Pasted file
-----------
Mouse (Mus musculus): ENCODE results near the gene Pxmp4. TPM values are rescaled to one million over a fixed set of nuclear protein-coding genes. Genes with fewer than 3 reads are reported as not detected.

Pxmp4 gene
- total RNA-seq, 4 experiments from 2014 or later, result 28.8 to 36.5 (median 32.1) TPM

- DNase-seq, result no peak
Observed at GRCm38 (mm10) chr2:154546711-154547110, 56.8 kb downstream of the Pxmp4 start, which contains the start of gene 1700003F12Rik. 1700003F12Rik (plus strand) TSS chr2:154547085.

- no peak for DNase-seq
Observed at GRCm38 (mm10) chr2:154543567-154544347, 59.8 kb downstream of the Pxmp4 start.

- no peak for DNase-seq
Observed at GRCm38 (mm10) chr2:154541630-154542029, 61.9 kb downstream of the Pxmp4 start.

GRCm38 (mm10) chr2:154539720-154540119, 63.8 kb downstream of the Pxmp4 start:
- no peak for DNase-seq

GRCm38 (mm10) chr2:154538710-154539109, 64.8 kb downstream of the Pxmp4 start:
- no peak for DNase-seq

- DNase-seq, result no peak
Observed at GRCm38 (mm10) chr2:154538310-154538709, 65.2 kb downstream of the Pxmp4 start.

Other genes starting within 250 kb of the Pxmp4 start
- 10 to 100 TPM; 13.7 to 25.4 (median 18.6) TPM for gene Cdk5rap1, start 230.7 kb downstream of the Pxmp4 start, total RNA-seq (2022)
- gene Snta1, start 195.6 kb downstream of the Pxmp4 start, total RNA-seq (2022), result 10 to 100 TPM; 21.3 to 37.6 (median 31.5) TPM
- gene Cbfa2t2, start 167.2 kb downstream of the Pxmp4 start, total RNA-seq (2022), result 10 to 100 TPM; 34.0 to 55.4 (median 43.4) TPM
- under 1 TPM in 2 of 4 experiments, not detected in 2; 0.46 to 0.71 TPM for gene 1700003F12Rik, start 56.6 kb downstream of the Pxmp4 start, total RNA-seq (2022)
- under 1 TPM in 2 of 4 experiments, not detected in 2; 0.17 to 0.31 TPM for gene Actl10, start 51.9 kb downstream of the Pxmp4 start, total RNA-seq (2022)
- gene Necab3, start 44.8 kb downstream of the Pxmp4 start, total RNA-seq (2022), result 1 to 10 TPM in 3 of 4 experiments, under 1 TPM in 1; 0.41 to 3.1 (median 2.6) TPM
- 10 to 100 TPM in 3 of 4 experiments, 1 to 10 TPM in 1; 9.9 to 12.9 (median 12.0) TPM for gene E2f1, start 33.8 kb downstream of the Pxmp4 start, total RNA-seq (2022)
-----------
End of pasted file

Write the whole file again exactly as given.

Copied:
Mouse (Mus musculus): ENCODE results near the gene Pxmp4. TPM values are rescaled to one million over a fixed set of nuclear protein-coding genes. Genes with fewer than 3 reads are reported as not detected.

Pxmp4 gene
- total RNA-seq, 4 experiments from 2014 or later, result 28.8 to 36.5 (median 32.1) TPM

- DNase-seq, result no peak
Observed at GRCm38 (mm10) chr2:154546711-154547110, 56.8 kb downstream of the Pxmp4 start, which contains the start of gene 1700003F12Rik. 1700003F12Rik (plus strand) TSS chr2:154547085.

- no peak for DNase-seq
Observed at GRCm38 (mm10) chr2:154543567-154544347, 59.8 kb downstream of the Pxmp4 start.

- no peak for DNase-seq
Observed at GRCm38 (mm10) chr2:154541630-154542029, 61.9 kb downstream of the Pxmp4 start.

GRCm38 (mm10) chr2:154539720-154540119, 63.8 kb downstream of the Pxmp4 start:
- no peak for DNase-seq

GRCm38 (mm10) chr2:154538710-154539109, 64.8 kb downstream of the Pxmp4 start:
- no peak for DNase-seq

- DNase-seq, result no peak
Observed at GRCm38 (mm10) chr2:154538310-154538709, 65.2 kb downstream of the Pxmp4 start.

Other genes starting within 250 kb of the Pxmp4 start
- 10 to 100 TPM; 13.7 to 25.4 (median 18.6) TPM for gene Cdk5rap1, start 230.7 kb downstream of the Pxmp4 start, total RNA-seq (2022)
- gene Snta1, start 195.6 kb downstream of the Pxmp4 start, total RNA-seq (2022), result 10 to 100 TPM; 21.3 to 37.6 (median 31.5) TPM
- gene Cbfa2t2, start 167.2 kb downstream of the Pxmp4 start, total RNA-seq (2022), result 10 to 100 TPM; 34.0 to 55.4 (median 43.4) TPM
- under 1 TPM in 2 of 4 experiments, not detected in 2; 0.46 to 0.71 TPM for gene 1700003F12Rik, start 56.6 kb downstream of the Pxmp4 start, total RNA-seq (2022)
- under 1 TPM in 2 of 4 experiments, not detected in 2; 0.17 to 0.31 TPM for gene Actl10, start 51.9 kb downstream of the Pxmp4 start, total RNA-seq (2022)
- gene Necab3, start 44.8 kb downstream of the Pxmp4 start, total RNA-seq (2022), result 1 to 10 TPM in 3 of 4 experiments, under 1 TPM in 1; 0.41 to 3.1 (median 2.6) TPM
- 10 to 100 TPM in 3 of 4 experiments, 1 to 10 TPM in 1; 9.9 to 12.9 (median 12.0) TPM for gene E2f1, start 33.8 kb downstream of the Pxmp4 start, total RNA-seq (2022)